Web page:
The Catamounts: Men on Boats
By Emilee Hatfield
Believe it or not historical events are slowly finding their way back into theatre. The idea of seeing it performed on stage can be a bit daunting but thrilling, just as it must have been for the people that took place in the very events that are being told. But then comes the interesting question when the opportunity arises. What story can be or should be told? Obviously there are many, however one playwright Jaclyn Backhaus found the need to tell the story of John Wesley Powell's 1869 expedition to chart the Colorado River. But with a defining twist that sets her play apart from many. That being there are no men. The entire cast of historical figures that took part in the very expedition are played by women. It isn't just this trait that separates, The Catamount's production of Backhaus's Men On Boats apart. No, what sets it truly apart from many shows that are opening this fall season here in the Denver Metro Area, is that there is a clear sense of fearlessness that is truly encases the irresistibly we as human being find whenever it comes to the unknown adventure that awaits us.
The production directed and co-choreographed by Amanda Berg Wilson, banked on the shore of the Carsen Theatre at The Dairy Arts Center, Friday night to an anticipating crowd. With a star studded cast, filled with both well known, and new talent, the audience members at this performance could not stop laughing, nor could they look away as this group of explores charted down the Colorado River right before their eyes.
Leading the group was GerRee Hinshaw who takes on the role of General John. W Powell himself. Her charismatic and demanding performance is a sight to behold, with such raw emotion and strength one couldn't help but find the need to follow Hinshaw's lead into the great canyon and down the rapids to the very end. Satisfying to say though all the performances in this group of talented women are so pleasing to watch. Their dedication to the piece shines through, with not only boundless artistry but with just a sense of pure fun.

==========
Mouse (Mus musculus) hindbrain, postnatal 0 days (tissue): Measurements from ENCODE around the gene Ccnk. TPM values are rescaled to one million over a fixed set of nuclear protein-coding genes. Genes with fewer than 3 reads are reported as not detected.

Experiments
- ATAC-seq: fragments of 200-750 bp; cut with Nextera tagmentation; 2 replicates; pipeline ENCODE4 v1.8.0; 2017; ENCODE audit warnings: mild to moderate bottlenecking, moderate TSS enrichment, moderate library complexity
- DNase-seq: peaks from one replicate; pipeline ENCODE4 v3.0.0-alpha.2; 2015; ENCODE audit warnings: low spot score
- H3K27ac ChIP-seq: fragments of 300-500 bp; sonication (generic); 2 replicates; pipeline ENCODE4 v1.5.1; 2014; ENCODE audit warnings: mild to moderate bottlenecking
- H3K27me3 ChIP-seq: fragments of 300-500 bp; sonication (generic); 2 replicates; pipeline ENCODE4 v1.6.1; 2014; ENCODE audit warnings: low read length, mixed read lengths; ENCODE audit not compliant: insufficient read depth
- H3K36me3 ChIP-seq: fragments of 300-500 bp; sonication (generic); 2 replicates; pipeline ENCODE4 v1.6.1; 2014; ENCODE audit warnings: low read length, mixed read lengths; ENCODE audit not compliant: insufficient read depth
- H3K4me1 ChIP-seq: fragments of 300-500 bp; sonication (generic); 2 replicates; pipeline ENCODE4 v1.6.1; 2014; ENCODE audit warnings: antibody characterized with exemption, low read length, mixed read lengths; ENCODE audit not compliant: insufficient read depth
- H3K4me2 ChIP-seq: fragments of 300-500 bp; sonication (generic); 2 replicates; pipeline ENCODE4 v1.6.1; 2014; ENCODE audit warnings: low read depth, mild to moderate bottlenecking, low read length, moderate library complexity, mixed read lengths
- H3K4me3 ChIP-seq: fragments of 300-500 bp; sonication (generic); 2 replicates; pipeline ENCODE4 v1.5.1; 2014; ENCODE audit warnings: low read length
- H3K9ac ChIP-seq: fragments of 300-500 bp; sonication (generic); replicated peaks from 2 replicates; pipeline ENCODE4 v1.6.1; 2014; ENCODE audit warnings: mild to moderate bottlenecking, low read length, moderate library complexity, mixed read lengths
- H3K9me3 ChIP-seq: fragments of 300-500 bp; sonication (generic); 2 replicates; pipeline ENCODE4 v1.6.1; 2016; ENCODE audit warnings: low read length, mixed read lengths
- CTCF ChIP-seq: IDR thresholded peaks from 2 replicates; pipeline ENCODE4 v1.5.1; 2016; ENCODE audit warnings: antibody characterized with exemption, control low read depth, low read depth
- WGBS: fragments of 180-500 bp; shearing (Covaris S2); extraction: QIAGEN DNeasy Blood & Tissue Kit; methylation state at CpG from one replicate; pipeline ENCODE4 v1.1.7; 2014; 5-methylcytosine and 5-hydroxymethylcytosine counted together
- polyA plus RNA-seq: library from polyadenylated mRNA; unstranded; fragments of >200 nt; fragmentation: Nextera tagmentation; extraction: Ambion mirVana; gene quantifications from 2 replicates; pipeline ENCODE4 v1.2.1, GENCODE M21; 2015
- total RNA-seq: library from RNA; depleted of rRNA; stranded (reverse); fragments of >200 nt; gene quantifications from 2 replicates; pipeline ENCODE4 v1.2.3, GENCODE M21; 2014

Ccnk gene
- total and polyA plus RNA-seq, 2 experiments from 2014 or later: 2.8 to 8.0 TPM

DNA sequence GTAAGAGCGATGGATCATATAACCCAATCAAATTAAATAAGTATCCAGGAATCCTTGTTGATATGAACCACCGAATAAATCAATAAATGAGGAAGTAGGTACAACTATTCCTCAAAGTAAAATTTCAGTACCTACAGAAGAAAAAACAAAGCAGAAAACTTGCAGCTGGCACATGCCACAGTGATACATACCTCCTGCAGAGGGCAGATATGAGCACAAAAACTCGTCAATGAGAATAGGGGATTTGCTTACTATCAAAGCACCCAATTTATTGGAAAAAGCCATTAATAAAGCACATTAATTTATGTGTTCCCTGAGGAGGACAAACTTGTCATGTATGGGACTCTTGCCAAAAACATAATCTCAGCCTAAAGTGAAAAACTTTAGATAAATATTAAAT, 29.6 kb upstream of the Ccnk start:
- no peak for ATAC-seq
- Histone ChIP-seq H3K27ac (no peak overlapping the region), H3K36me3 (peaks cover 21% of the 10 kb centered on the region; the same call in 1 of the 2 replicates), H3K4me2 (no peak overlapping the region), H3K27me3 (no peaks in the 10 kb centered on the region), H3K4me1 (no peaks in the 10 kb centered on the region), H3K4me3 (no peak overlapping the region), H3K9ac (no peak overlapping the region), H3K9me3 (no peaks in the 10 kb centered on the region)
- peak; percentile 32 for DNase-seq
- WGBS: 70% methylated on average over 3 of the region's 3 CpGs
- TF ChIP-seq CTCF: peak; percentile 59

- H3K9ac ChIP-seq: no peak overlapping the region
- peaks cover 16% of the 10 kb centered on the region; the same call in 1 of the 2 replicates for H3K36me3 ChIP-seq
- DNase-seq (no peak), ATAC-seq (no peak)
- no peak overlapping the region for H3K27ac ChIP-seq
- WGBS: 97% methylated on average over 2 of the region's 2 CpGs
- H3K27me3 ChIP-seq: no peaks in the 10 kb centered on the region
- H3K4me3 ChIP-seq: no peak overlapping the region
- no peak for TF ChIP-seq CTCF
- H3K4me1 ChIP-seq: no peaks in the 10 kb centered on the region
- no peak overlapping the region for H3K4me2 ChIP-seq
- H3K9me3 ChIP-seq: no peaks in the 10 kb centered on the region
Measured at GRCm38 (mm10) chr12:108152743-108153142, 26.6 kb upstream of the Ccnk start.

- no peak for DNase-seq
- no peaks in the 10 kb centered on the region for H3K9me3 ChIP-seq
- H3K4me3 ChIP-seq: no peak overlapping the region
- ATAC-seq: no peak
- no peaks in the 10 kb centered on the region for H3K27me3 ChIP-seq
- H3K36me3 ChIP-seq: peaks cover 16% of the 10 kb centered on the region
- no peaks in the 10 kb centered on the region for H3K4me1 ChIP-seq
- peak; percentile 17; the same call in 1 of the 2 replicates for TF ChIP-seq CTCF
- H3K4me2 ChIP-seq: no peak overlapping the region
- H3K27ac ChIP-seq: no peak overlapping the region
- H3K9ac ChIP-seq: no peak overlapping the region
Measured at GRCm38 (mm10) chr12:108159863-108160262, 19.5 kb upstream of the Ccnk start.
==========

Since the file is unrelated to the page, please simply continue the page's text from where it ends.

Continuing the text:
This is after all what some explorers did this very trip for. Fun, they wanted to see what this part of the country was and what it could be while making a name for themselves. And this group does it and more. Every bit of character is drawn out by each actress. Giving their male characters such...depth and unique personalities with great humor. So many performances stood out that during the entire run of the show I didn't know which way to look because each actress was just giving it their all. And that can be hard to do, especially when it comes to a more historical play rather than something simply made up by a writer.
These were actual men that made this journey, and experienced all that came their way. Each actress portrays it again with a great sense of humor, realism and wit that only the likes of this company, Karen Slack, Joan Bruemmer-Holden, Edith Weiss, Erika Haase, Ilasiea Gray, Joelle Montoya, Jessica Austgen, McPherson Horle, and Missy Moore could give to the lucky audiences that will see this play through it's run.
But it isn't only in the acting that this production finds it's charm. The production team, with set designs by M.Curtis Grittner, Lighting design by Kristof Janovic, and Sound design by Brian Freeland, go hand in hand, creating the Colorado river, it's cliff in all its majesty before your eyes without needing much to send imaginations soaring with wonder. Their designs also bring life to rough territory that hides behind the beauty and death that could be at every corner for the expedition of explorers that seemed to find struggles the further down they travel.
This play of course can be seen as a comedy, but with the direction that Berg Wilson has taken with it, I don't think one could classify it as such. It's so much more. It's a true balanced piece of theatre with both seriousness and comedy so neatly tied to one another you can not see the distinction between the two. Which creates a perfect afternoon of storytelling.
Though this is the first production with The Catamounts I have experienced I can assure you it will not be the last. The fearlessness that is produced in this show is far too hard to ignore, and creates a story that could have easily been a boring historical play. Instead it turned into a night of hilarious, genuine and real performances accompanying a story with simple but strong bones that could withstand the very best of theatre.
Put simply, this is a journey down the river you need to be on.
The Catamounts: Men on Boats, runs from September 22nd - October 13th at The Dairy Arts Center's Carsen Theatre. For tickets visit https://thedairy.org/Online/default.asp?BOparam::WScontent::loadArticle::permalink=TheCatamounts or call the box office at 303.444.7328